How I Explain Anxiety to My Friends Using This Everyday Item

Explaining anxiety disorders has gotten easier over the years, but still continues to be a difficult endeavor. Many people can’t comprehend what is happening inside of the body, let alone what shows on the outside. After six years of being diagnosed with anxiety, I often find myself avoiding explaining anxiety to family and friends. But it is out of curiosity they would want to understand, so I always tried the best I could.

Often times, my monologue went like this:

“When there is a perceived threat, adrenaline is released to prepare the body for the fight-or-flight mechanism. When you have an anxiety disorder, the body is always mentally and physically prepared to fight the stimulus. This is exhausting, because there is no actual threat or stimulus.”

I never got much further then this without the other party drifting off. I soon realized that in order for someone to understand a concept, they have to be able to relate it to themselves in some way. So I came up with an explanation using what every person has used at least once in their life: an umbrella.

Having an anxiety disorder is like always carrying around an umbrella, but not any typical umbrella. The umbrella of a person with an anxiety disorder is heavy. It has to be dragged around wherever you go. The forecast could be sunny and bright for the rest of the week, but that slight possibility of rainfall means the umbrella doesn’t leave your side. Not ever.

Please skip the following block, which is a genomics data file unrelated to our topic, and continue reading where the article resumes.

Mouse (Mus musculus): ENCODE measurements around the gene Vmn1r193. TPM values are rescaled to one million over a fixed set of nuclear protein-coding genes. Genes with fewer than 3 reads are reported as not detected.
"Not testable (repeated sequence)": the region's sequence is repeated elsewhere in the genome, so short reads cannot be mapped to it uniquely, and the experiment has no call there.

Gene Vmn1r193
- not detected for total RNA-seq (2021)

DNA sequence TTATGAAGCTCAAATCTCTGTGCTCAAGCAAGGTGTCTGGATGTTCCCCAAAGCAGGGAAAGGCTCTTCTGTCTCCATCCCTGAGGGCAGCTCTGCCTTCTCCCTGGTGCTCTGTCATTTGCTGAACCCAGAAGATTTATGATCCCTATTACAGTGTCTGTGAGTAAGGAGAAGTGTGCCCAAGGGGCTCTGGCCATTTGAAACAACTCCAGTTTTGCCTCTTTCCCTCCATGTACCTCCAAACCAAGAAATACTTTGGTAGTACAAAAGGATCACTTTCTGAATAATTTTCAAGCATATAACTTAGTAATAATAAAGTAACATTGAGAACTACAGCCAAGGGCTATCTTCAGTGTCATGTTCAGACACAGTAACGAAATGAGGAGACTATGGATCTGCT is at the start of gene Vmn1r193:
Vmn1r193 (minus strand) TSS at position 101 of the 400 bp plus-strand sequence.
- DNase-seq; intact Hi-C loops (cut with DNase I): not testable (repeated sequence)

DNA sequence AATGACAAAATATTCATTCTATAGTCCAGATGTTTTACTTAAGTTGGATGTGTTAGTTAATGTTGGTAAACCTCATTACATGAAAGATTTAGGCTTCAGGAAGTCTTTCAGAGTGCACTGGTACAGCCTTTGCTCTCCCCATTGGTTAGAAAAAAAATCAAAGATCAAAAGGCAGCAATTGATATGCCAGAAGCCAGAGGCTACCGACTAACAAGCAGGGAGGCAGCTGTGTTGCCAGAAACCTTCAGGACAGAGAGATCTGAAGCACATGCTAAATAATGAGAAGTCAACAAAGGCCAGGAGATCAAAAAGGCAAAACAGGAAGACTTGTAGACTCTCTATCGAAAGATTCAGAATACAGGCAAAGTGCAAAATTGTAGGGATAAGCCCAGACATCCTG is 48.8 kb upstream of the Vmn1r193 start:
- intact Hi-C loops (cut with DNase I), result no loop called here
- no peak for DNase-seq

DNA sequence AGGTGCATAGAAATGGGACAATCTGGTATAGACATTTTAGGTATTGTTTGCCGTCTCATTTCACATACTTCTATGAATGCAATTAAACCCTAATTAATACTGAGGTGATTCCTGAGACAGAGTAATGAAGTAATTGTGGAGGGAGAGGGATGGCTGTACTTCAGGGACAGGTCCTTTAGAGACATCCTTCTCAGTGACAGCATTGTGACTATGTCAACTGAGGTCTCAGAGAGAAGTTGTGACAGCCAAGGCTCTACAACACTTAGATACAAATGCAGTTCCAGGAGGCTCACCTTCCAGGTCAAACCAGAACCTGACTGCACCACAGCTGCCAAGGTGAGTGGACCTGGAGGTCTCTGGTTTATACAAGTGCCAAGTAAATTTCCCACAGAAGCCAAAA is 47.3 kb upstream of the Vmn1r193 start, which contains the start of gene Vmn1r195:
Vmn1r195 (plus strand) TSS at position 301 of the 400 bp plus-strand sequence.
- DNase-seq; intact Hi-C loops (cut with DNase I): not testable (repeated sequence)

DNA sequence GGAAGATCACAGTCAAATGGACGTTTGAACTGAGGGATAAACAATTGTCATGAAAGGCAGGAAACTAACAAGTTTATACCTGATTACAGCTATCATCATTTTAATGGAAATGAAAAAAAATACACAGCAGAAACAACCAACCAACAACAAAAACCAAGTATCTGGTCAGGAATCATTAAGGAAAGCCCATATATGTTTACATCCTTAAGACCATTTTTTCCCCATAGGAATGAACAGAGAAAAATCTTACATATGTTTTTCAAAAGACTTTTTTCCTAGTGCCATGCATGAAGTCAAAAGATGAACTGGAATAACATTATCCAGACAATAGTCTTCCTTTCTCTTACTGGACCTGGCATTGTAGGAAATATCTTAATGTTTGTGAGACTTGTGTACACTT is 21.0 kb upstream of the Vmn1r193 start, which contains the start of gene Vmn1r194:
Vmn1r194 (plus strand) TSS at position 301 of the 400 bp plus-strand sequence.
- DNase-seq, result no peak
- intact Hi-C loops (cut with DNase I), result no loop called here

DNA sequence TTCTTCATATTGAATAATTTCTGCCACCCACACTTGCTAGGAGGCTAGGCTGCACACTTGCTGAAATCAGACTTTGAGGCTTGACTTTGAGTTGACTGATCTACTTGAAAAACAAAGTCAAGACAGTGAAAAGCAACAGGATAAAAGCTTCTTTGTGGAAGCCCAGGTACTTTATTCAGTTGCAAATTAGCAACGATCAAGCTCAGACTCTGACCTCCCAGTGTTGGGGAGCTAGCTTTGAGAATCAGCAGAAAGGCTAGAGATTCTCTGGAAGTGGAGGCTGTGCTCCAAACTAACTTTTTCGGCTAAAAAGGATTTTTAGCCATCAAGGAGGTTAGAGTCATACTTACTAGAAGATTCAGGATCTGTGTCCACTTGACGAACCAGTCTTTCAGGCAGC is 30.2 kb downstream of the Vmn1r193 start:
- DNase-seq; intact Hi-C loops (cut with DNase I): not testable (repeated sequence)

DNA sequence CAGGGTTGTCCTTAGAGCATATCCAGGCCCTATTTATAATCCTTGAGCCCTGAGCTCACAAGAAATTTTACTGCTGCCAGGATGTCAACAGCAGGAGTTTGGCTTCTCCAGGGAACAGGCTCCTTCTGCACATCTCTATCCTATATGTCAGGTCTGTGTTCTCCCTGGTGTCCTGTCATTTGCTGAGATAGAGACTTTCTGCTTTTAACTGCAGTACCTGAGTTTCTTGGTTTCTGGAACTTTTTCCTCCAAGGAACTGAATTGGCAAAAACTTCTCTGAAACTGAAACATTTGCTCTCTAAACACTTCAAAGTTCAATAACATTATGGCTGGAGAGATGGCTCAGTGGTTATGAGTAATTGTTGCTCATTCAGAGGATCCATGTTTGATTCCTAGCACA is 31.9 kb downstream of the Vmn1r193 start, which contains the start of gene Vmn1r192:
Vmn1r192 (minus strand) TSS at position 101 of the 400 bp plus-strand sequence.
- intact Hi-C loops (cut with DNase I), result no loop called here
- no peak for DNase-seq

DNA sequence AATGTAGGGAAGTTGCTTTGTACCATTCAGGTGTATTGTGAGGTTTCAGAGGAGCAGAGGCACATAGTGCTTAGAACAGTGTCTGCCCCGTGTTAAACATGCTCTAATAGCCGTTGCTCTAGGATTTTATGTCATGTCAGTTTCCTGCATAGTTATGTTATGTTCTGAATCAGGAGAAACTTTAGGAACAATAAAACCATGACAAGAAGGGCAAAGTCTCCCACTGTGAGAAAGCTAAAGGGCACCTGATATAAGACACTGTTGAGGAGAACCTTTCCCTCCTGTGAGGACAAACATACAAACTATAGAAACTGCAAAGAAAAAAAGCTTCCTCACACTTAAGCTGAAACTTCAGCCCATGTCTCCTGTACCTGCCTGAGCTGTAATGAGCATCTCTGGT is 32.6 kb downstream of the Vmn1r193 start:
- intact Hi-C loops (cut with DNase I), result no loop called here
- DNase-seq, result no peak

So while there is no threat of rain, the umbrella still has to be there. You have to carry it around work. It has to always be with you in class. You can’t concentrate on homework because the weight of the umbrella is too much to bear. You get tired of carrying the umbrella around every day.

In more severe cases of anxiety, the umbrella doesn’t just have to be carried around, but it has to be open. It has to be protecting you from the rain that may not exist. This creates a shadow, a barrier that separates you from the world. In these cases, we can become depressed. The open umbrella doesn’t allow us to experience sunlight. It is even harder to close the umbrella again, but it is a relief if and when we finally do.

The worse part of having an anxiety disorder is that the umbrella feels like it will never goes away. It can only become lighter. Medications, therapy and a support system can take some of the weight away, but never all of it.

If you are a friend or family member of someone with an anxiety disorder, remember to ask us first if and how you can help. You may try to help carry the umbrella, when we really just need to sit, rest and take a breath. Please remember that you are not useless, and we appreciate your support. Sit with us until we are ready to get back up and carry the umbrella again. When we are ready, with your help, I promise we will go further then we ever have before.

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Thinkstock photo via Grandfailure

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